- Communication: Storytelling is important but also being able to communicate to non-technical people is critical. Please learn to be a good communicator
- Cloud Infrastructure: Almost every industry has switched / will switch to cloud providers. Also, this is a skill that you cannot fake. You will have to get certifications and/or on-the-job training here.
I imagine creating study guides and understanding pros and cons of each statistical technique is necessary for interview prep. I should also think being able to break down complex processes to laymen’s terms is also measured during the interview, as is speaking the language of business stakeholders. What else should we be mindful of as we prepare for interviews?
The question itself includes about all you need, but Carly did share a few additional tips here. She mentioned that interviewing is one of those skills that you just get better when you do more of it. The biggest advice is to be yourself, feel comfortable in your skin and remember, there is nothing wrong with saying ‘I don’t know’. Try something like “I am not sure, but this is how I would figure it out…”.
When playing the computer, how do they program the computer to play currently?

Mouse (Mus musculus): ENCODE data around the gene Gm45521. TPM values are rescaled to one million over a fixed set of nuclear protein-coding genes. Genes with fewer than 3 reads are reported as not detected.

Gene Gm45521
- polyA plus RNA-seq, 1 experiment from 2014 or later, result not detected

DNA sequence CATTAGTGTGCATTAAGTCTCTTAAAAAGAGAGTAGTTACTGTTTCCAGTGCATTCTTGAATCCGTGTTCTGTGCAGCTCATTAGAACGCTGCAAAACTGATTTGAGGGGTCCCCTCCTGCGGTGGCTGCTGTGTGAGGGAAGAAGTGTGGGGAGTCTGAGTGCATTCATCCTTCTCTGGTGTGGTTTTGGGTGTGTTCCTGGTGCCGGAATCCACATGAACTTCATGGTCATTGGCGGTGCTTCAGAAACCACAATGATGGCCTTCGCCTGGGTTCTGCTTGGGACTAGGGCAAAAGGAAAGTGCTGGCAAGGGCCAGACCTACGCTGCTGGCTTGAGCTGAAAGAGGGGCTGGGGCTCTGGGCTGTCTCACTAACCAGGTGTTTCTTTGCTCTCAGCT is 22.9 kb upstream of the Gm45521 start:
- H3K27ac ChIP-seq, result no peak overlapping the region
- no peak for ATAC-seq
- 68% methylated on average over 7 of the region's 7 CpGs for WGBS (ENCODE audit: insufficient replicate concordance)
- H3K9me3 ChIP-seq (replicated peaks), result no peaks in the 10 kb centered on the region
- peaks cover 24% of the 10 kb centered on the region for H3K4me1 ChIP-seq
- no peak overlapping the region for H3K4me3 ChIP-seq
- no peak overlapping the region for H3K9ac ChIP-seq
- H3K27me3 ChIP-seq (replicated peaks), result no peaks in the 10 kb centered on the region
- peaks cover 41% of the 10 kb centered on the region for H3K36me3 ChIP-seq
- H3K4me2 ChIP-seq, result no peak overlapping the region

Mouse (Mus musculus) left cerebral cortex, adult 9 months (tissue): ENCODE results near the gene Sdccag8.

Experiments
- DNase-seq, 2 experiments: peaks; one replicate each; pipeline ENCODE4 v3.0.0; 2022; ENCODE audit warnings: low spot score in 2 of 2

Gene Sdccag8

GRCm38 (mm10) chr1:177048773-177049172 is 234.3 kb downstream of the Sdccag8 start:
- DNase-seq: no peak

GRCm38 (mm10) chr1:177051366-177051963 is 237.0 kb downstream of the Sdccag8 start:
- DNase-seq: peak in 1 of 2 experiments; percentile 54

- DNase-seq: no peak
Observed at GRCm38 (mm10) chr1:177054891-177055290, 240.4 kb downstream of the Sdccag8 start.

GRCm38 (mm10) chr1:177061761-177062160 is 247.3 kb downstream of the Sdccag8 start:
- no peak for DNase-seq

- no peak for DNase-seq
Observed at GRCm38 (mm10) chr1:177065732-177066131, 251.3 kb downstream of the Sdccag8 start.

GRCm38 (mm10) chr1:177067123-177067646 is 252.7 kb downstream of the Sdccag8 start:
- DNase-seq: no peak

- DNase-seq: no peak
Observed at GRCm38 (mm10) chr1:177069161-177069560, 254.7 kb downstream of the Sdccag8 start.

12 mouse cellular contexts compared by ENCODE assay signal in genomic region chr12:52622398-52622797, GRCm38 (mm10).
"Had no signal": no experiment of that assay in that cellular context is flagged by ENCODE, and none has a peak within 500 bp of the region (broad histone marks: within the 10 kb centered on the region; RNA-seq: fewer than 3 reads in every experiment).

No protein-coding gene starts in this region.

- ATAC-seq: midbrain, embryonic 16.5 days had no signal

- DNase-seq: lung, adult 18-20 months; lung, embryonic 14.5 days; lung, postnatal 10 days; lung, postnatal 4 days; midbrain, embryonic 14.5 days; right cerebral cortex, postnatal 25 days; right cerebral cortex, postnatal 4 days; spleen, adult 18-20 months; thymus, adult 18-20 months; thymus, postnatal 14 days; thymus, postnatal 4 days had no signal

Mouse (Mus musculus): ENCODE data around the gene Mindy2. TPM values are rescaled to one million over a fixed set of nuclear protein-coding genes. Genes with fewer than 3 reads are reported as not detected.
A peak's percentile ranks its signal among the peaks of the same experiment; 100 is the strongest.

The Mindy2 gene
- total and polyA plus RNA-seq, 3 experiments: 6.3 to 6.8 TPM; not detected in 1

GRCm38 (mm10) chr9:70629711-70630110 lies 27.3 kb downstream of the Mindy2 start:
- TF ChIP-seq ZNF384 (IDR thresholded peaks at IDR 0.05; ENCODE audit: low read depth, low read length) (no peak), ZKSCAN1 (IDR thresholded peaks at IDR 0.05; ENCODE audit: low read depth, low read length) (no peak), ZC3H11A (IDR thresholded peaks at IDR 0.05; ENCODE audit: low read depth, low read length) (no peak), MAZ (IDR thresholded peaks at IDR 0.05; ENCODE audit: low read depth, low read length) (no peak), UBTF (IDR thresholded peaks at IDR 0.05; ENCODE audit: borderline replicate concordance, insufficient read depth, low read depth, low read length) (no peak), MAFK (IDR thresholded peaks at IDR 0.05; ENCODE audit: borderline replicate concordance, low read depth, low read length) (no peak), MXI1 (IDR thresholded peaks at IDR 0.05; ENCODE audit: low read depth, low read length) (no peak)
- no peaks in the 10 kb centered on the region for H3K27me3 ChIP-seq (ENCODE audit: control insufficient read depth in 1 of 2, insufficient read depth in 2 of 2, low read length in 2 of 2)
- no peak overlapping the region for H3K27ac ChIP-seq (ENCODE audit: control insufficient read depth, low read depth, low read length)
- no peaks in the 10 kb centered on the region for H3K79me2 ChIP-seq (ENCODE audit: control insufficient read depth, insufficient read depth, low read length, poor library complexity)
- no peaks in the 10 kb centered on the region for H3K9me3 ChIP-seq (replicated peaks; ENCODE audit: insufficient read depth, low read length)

Carly didn’t know and referred us to researching the internet for this one. However, she did mention that there are some interesting skill methodologies to determine the skill of an AI and its abilities.
Does anyone know some good resources on this topic?
Given the rise in low/code no code systems, how do you think this will affect the Data Science industry/roles in the future?
Carly only had positive predictions here. She said if you don’t have to manually code things like the test/train split, you have more time to focus on the areas where computers still can’t contribute. Where the humans still need to step in 😉
How to find job opportunities, tips for standing out?
- Carly stressed the importance of finding a network of people you trust. She admits that this can be hard and awkward at first, but it totally pays off. Also, if you are part of a community or mentorship, make sure to give back, don’t just take. It’s all about helping people!
- Apply quickly to jobs once you find them. Consider setting parameters in your search for the latest time posted.
- One particularly interesting concept Carly shared was mirroring. We as humans are meant to be social so we tend to mirror other people we admire and those we hang out with. So take this concept and apply it to apply for jobs. Look at the language of the job posting and mirror that language. If they use fun language in the job posting, mirror that in your resume and also be fun.
If you were stranded on a desert island and could only bring three people with you, which ones would you choose and why?
- Zach Wilson: He helped her a lot with LinkedIn as a mentor
- Vin Vashishta: She thinks he is a great strategic data leader and she often repeats his advice to others (she should be a Vin spokesperson)
- Ravit: He built up such a great community, he is really authentic and awesome!
- + Kate: She is an inspiration for women in the data field
This wasn’t a straightforward list, I made it look easy. Carly said this was hard (like picking a favorite kid) 😂